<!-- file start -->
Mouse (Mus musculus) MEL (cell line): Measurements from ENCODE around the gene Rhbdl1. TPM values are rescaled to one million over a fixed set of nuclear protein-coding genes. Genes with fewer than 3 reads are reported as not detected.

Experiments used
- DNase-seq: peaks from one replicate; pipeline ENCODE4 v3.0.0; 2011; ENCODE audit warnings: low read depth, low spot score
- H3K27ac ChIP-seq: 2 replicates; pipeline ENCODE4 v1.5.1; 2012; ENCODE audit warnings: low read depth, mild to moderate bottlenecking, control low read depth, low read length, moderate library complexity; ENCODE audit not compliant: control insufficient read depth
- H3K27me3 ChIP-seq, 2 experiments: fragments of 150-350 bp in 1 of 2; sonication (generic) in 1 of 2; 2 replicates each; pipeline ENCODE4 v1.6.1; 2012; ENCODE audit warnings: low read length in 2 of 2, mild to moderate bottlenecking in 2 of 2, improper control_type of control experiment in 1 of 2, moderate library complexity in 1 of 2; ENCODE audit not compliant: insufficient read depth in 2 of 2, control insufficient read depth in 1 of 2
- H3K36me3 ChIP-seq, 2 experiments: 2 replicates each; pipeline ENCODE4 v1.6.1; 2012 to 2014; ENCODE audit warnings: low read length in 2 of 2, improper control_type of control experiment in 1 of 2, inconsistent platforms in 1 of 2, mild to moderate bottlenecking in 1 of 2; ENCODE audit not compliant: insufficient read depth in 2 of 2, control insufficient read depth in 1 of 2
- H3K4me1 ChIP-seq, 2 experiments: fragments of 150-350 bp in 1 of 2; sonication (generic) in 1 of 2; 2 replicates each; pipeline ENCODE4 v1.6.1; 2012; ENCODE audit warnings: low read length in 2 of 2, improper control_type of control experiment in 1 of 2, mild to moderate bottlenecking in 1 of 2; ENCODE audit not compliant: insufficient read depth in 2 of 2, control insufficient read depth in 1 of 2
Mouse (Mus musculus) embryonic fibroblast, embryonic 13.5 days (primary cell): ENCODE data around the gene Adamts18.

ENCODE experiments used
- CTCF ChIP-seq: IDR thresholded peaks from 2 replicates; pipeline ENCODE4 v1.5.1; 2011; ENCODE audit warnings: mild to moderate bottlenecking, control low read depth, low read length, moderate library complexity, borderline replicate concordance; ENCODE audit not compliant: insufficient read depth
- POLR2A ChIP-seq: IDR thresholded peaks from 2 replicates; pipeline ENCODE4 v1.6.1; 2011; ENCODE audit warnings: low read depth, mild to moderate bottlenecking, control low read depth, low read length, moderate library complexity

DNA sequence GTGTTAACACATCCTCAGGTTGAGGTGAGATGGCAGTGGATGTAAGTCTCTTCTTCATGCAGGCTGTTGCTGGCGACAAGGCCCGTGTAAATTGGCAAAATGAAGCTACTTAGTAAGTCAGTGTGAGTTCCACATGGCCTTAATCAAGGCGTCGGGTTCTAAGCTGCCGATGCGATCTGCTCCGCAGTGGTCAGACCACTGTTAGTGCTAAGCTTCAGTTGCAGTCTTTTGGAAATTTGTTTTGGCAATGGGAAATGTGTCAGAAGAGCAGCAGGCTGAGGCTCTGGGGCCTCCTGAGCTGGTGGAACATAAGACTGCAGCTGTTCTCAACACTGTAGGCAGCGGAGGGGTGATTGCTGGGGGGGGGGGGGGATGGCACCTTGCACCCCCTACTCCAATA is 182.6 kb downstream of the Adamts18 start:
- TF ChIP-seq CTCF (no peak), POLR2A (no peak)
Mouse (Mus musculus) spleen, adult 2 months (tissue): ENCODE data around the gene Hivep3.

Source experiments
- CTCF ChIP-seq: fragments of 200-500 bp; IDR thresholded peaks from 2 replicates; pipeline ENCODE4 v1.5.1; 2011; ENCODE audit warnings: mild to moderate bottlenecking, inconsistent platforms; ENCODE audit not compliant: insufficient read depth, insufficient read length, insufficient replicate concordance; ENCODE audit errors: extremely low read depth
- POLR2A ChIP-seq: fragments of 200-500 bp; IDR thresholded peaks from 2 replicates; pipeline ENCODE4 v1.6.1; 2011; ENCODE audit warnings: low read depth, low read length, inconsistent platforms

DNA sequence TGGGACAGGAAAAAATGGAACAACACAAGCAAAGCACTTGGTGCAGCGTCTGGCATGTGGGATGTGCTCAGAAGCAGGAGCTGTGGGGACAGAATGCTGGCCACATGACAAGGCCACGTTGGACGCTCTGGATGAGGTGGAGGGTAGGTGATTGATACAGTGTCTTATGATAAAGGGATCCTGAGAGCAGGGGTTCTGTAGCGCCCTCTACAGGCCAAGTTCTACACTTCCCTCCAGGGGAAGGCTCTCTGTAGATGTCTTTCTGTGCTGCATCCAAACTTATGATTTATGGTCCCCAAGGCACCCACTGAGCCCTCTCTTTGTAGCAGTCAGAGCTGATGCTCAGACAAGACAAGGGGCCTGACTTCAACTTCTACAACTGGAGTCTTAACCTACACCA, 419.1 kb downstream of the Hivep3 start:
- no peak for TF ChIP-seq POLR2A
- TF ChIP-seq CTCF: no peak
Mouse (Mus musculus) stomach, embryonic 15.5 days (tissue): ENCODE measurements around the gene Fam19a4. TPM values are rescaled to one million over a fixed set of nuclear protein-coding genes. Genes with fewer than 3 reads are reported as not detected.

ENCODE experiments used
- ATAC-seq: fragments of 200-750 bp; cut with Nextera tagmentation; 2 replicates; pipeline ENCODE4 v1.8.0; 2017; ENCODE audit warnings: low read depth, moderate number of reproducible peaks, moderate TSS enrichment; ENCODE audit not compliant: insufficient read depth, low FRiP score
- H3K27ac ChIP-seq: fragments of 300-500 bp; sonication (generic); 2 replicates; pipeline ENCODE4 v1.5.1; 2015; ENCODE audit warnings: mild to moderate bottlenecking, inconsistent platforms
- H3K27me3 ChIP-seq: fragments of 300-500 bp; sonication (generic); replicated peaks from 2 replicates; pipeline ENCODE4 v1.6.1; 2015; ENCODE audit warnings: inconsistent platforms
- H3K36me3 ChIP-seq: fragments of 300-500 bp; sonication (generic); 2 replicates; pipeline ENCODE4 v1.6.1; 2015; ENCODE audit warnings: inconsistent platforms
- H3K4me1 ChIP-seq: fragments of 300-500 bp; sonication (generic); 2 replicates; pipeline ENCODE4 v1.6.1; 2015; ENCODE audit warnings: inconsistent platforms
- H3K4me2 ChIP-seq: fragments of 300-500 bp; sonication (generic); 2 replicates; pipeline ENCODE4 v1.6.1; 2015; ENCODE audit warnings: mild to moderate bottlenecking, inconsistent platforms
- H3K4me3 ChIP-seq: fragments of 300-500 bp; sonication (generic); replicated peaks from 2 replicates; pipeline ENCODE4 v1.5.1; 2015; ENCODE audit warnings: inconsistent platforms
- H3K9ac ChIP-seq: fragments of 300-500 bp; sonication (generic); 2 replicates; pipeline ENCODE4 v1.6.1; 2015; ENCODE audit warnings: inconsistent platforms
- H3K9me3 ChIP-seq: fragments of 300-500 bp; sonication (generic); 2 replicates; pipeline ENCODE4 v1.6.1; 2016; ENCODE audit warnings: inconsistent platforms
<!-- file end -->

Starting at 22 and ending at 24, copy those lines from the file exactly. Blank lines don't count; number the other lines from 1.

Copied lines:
ENCODE experiments used
- ATAC-seq: fragments of 200-750 bp; cut with Nextera tagmentation; 2 replicates; pipeline ENCODE4 v1.8.0; 2017; ENCODE audit warnings: low read depth, moderate number of reproducible peaks, moderate TSS enrichment; ENCODE audit not compliant: insufficient read depth, low FRiP score
- H3K27ac ChIP-seq: fragments of 300-500 bp; sonication (generic); 2 replicates; pipeline ENCODE4 v1.5.1; 2015; ENCODE audit warnings: mild to moderate bottlenecking, inconsistent platforms